Yesterday the Washington State Supreme Court found the State in continued contempt of the Court’s order to provide full funding for education. Good for the Court! “Ample provision for the education of all children” is the State’s “paramount duty” according to the Washington State Constitution.
The Supreme Court imposed monetary sanctions for the first time: a fine of $100,000 a day until the State adopts a plan for full compliance. Leaders of the State Legislature are meeting Monday to discuss the work ahead.
Here is the conclusion of the Court’s order:
“Given the gravity of the State’s ongoing violation of its constitutional obligation to amply provide for public education, and in light of the need for expeditious action, the time has come for the court to impose sanctions. A monetary sanction is appropriate to emphasize the cost to the children, indeed to all of the people of this state, for every day the State fails to adopt a plan for full compliance with article IX, section 1 [of the State Constitution]. At the same time, this sanction is less intrusive than other available options, including directing the means the State must use to come into compliance with the court’s order.”
The order discusses in further detail the Legislature’s attempts to fund smaller class sizes in grades K-3 and questions their adequacy. It specifically highlights the funding needed for personnel costs (more teachers) and capital expenditures (more physical classrooms) necessary to meet the goal of an average class size of 17 students for these early grades.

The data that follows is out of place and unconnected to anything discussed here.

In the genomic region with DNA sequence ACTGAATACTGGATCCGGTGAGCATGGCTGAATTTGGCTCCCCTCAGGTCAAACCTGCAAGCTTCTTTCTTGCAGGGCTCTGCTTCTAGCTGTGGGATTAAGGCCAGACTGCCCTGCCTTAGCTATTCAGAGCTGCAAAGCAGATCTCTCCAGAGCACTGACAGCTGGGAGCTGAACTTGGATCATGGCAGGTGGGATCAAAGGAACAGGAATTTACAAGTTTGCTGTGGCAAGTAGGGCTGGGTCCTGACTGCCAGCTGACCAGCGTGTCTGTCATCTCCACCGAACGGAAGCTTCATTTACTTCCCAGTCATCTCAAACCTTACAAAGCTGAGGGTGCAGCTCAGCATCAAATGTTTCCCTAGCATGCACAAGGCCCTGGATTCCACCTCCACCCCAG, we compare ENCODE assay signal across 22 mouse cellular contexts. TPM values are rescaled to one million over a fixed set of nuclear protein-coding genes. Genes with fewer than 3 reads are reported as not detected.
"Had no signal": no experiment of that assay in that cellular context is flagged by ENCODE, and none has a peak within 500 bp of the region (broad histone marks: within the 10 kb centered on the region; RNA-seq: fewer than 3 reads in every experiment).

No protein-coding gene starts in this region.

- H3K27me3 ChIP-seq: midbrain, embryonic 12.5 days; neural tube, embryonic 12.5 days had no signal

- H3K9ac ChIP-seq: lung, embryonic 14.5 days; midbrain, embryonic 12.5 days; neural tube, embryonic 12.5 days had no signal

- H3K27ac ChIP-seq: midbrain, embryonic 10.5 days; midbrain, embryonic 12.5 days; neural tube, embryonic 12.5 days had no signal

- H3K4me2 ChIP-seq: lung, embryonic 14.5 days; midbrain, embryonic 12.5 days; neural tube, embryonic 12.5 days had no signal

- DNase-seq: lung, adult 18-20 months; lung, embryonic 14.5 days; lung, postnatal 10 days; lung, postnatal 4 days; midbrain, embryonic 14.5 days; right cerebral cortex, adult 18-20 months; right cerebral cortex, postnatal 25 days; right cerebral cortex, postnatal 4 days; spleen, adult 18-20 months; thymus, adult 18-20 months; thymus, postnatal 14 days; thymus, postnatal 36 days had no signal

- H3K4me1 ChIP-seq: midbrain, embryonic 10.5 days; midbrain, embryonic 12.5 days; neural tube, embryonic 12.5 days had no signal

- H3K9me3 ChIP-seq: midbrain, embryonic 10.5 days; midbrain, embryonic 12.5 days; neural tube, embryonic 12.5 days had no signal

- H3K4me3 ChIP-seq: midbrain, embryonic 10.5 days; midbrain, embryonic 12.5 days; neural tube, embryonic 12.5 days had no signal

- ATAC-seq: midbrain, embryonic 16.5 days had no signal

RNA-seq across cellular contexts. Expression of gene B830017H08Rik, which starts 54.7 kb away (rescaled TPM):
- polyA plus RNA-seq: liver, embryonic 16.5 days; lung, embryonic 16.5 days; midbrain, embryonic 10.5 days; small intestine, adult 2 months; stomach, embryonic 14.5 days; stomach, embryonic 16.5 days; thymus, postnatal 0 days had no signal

Schools in Washington are funded by State property taxes, but many local school districts (including the Seattle School District) request supplemental property tax levies from voters for both operating and capital expenses.
I hope leaders at the State Legislature take this opportunity to reevaluate Washington’s tax structure. We currently rely on sales tax, property tax, and a corporate income tax on gross income (the business and occupation tax). It is the worst state tax structure in the nation. The sales and property taxes are regressive measures that unduly burden those with lower incomes; the corporate income tax on gross revenue just doesn’t make much sense.
When the State Legislature acts to put more revenue into education, new revenue sources should be considered. Instead of expanding our current unfair tax structure, the State should begin a serious conversation about instituting an income tax. As I’ve written before, an income tax would give us a tax system that is fair, stable, transparent, and adequate to meet the pressing (and growing) needs of our state. Low-income families would pay much less in taxes, the middle class would pay about the same, and our wealthiest neighbors would pay more.
Why do I write about this as a City Councilmember?
In Seattle, City government also plays a role in the funding of education. The Families and Education Levy provides additional educational supports (including health programs) in Seattle Public Schools. Seattle voters also recently decided to raise their property taxes to launch the Seattle Preschool Program, which will make high-quality preschool available and affordable to thousands of Seattle’s children. As we learn more about the importance of early education, I believe we should take a serious look at redefining a basic education to include at least one year of high-quality preschool, so our K-12 system would become to Pre-K through 12.
The City has a direct stake in making sure all of Seattle’s children have a fair and strong start. Providing an excellent education is central to this goal.